Image Processing Reference
In-Depth Information
is chosen as a parent string. A pair of parent strings is chosen by iterating this procedure
From the selected pair of parent strings, two new strings are generated by a crossover
operation. We use a uniform crossover operator where the crossover points are randomly
chosen for each pair of parent strings. The crossover operator is applied to each pair of
parent strings with a pre-specified crossover probability p c . After new strings are generated,
each symbol of the generated strings is randomly replaced with a different symbol by a
mutation operator with a pre-specified mutation probability p m . Usually the same mutation
probability is assigned to every position of each string. Selection, crossover, and mutation
are iterated until a pre-specified number N replace of new strings are generated.
Finally, the N
strings with the smallest fitness values in the current population
are removed, and the newly generated N replace strings added to form a new population.
Because the number of removed strings is the same as the number of added strings, every
population consists of the same number of strings. That is, every rule set has the same
number of rules. This generation update can be viewed as an elitist strategy where the
number of elite strings is (N rule −N replace ).
The above procedures are applied to the new popaulation again. The generation update
is iterated until a pre-specified stopping condition is satisfied. In our experiments we use
the total number of iterations (i.e., the total number of generation updates) as stopping
Algorithm summary
To summarise, our hybrid fuzzy rule-based classifier works as follows:
Step 1: Parameter specification.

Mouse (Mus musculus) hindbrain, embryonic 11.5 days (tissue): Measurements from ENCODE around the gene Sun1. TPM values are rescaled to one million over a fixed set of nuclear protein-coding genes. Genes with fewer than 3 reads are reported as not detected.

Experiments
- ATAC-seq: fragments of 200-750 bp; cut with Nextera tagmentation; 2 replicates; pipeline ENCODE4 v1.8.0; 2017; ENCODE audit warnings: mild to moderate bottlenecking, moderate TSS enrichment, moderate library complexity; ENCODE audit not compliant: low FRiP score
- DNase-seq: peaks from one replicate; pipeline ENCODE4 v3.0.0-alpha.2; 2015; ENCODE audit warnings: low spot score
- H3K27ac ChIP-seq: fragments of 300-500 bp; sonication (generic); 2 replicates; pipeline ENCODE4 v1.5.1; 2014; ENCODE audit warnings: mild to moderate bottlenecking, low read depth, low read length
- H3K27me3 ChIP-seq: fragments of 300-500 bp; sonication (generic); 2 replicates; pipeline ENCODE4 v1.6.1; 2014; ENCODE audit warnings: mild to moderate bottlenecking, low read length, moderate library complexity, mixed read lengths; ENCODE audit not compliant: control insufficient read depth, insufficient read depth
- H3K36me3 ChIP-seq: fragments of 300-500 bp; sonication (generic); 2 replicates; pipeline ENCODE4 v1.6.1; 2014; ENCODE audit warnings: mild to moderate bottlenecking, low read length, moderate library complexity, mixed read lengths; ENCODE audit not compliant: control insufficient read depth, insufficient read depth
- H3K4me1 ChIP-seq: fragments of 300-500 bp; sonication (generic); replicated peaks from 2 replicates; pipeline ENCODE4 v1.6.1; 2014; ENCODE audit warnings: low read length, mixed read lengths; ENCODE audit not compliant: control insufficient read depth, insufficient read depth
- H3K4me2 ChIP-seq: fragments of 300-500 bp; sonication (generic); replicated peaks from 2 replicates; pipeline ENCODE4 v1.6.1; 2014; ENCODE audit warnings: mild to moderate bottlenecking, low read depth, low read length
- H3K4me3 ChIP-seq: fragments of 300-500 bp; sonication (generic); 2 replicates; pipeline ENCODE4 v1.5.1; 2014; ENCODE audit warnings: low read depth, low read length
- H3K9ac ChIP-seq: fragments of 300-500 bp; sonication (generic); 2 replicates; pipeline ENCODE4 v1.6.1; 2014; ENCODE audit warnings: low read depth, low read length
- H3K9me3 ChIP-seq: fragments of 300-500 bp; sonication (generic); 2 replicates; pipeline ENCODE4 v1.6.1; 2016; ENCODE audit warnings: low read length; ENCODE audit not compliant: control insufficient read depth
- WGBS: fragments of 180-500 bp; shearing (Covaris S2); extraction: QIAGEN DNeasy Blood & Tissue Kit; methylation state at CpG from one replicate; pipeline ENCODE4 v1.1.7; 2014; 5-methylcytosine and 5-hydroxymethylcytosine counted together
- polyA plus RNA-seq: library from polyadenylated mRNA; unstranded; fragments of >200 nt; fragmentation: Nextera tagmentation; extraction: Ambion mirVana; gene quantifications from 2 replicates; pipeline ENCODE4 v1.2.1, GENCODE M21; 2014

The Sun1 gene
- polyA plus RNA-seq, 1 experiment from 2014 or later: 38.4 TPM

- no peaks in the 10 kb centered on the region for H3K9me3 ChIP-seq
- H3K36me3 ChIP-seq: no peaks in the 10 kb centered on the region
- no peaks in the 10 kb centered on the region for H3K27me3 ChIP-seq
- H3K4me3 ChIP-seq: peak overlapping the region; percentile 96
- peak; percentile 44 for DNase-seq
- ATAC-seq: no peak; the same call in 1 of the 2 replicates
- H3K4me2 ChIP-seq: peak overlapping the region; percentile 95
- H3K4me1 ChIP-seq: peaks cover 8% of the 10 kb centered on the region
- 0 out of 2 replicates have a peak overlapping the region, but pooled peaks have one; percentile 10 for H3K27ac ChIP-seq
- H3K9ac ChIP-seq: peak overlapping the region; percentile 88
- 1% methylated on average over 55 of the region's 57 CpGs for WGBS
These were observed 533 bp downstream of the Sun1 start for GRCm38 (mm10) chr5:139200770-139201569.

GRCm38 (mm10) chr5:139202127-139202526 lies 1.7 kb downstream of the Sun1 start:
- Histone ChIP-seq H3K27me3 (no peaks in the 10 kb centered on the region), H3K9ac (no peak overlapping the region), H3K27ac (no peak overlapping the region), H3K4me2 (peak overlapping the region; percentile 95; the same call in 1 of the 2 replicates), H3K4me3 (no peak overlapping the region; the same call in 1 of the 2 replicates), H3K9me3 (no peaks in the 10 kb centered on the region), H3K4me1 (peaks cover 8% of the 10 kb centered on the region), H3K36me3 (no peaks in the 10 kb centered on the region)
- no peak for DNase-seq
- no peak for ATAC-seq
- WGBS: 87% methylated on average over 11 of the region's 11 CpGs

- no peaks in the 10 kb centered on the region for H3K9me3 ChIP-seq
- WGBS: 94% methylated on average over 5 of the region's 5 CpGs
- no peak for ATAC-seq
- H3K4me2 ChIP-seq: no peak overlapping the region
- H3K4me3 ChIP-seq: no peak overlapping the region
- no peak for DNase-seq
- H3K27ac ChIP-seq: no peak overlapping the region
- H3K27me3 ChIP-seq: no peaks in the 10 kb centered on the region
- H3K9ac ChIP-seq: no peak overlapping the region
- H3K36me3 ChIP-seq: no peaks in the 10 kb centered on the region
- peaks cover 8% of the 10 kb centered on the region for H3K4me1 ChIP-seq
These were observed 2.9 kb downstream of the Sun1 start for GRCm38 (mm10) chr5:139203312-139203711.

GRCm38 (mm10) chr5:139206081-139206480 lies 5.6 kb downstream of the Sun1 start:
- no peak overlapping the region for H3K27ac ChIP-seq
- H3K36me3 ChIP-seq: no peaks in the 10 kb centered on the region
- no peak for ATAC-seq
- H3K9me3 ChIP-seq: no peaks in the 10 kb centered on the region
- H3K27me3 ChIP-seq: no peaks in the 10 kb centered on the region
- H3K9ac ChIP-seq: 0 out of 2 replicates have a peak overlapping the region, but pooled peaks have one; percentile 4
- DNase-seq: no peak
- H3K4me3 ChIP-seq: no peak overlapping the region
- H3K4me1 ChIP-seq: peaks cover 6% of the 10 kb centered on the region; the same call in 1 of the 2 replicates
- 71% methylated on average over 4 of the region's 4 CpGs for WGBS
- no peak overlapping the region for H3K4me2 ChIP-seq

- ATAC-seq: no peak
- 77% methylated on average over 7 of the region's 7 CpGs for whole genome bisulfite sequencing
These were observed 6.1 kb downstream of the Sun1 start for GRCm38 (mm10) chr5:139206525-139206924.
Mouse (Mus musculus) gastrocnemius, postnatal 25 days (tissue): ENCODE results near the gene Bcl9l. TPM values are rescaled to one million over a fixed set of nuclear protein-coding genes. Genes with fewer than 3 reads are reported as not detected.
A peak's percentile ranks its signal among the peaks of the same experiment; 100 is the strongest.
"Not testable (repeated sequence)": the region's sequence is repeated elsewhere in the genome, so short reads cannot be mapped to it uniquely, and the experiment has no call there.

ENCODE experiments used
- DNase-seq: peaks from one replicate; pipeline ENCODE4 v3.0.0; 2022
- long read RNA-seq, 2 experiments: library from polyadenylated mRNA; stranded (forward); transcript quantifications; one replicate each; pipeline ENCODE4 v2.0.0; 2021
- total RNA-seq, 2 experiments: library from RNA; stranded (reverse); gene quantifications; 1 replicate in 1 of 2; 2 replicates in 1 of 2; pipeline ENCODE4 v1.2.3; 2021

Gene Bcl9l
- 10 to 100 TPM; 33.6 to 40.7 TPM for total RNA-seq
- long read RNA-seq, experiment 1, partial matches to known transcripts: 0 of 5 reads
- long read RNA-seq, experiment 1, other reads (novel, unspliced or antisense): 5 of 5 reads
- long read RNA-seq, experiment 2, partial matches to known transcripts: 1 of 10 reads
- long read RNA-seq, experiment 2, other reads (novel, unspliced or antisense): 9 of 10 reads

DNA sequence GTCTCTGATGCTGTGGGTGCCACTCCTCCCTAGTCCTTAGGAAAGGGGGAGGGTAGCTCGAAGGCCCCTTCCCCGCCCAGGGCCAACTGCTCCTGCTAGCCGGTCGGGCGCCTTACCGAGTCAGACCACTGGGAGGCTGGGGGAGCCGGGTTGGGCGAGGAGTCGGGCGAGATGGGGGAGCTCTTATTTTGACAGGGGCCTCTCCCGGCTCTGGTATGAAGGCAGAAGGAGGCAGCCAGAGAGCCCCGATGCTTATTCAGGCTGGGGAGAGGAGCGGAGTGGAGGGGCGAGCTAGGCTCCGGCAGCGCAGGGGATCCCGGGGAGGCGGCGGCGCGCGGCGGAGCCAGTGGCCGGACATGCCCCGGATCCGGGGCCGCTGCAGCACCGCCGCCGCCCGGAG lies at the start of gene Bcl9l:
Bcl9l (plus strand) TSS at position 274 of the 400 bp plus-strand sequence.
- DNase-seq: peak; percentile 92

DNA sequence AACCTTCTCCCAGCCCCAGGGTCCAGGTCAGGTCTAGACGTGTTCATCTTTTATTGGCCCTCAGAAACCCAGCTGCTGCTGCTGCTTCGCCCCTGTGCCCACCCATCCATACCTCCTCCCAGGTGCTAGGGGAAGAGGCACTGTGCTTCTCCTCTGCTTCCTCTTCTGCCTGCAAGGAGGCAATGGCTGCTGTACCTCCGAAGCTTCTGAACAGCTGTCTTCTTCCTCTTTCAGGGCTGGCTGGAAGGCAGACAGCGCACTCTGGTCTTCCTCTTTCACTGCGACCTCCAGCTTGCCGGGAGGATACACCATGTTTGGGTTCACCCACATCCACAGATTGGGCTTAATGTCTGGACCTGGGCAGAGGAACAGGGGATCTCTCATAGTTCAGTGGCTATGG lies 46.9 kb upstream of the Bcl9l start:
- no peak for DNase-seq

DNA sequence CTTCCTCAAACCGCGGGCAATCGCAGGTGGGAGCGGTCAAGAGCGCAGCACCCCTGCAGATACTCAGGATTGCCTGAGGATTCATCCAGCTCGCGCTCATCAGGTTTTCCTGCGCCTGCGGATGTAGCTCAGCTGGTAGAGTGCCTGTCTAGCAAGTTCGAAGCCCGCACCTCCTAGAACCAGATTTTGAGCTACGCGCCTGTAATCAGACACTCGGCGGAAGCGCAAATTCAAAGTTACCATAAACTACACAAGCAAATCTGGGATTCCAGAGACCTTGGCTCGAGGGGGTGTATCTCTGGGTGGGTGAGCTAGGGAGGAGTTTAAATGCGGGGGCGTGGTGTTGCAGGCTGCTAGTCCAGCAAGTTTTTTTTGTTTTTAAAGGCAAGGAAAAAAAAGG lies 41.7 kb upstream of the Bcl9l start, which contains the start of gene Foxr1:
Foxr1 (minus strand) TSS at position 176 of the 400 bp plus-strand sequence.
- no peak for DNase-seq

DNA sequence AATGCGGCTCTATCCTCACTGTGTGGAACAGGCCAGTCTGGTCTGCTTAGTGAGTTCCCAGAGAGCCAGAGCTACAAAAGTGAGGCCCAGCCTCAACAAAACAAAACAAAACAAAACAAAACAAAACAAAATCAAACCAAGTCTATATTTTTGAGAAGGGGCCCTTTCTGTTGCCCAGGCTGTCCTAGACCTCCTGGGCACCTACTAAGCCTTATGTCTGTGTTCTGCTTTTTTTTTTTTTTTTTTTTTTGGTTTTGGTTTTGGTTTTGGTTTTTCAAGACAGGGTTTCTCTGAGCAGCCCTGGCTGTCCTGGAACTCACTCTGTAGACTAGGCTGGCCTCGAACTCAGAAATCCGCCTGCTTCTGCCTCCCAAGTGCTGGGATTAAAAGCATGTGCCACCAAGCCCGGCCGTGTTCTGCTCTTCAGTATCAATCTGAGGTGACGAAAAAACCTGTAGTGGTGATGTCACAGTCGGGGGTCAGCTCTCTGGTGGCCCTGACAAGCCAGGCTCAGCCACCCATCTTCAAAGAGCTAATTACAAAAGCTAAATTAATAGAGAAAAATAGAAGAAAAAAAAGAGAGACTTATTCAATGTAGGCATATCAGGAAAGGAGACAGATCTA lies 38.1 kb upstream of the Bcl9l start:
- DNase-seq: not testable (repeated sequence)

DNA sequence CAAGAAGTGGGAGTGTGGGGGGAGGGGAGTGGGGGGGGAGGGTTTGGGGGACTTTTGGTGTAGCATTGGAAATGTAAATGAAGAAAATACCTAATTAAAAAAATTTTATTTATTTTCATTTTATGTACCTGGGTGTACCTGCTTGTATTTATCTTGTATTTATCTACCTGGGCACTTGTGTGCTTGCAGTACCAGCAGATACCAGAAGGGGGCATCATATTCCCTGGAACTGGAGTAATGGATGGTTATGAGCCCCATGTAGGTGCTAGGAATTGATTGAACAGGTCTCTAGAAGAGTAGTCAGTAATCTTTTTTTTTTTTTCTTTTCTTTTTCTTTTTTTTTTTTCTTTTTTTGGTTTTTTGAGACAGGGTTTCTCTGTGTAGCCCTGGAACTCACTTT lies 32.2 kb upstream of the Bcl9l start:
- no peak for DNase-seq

Specify the number of rules N
, the number of
, the crossover probability p c , the mutation probability p m ,
and the stopping condition.
Step 2: Initialisation. Randomly generate N
replaced rules N
rules (i.e., N
strings of length n)
as an initial population.
Step 3: Genetic operations.
Calculate the fitness value of each rule in the current
rules using selection, crossover, and mutation from
existing rules in the current population.
Step 4: Generation update (elitist strategy). Remove the worst N replace rules from the
current population and add the newly generated N replace rules to the current
Step 5: Termination test. If the stopping condition is not satisfied, return to Step 3.
Otherwise terminate the execution of the algorithm.
population. Generate N
During the execution of the algorithm, we monitor the classification rate of the current
population on the given training patterns. The rule set (i.e. population) with the highest
classification rate is chosen as the final solution.
6.3.5 Fuzzy rule generation with clustering and learning by examples
This section presents how a fuzzy clustering approach can be used to generate fuzzy If-Then
rules. In the approaches described in the previous section the antecedent part of the rules
is initialised manually. Very often, heuristically chosen membership functions do not reflect
the actual data distribution in the input space. Moreover, in image understanding tasks the
amount of analysed data can be enormous and complex. According to the original tendency
in fuzzy classification systems, membership functions should be subjective, in contrary to
probabilities that are objective. However, a set of heuristically chosen membership functions
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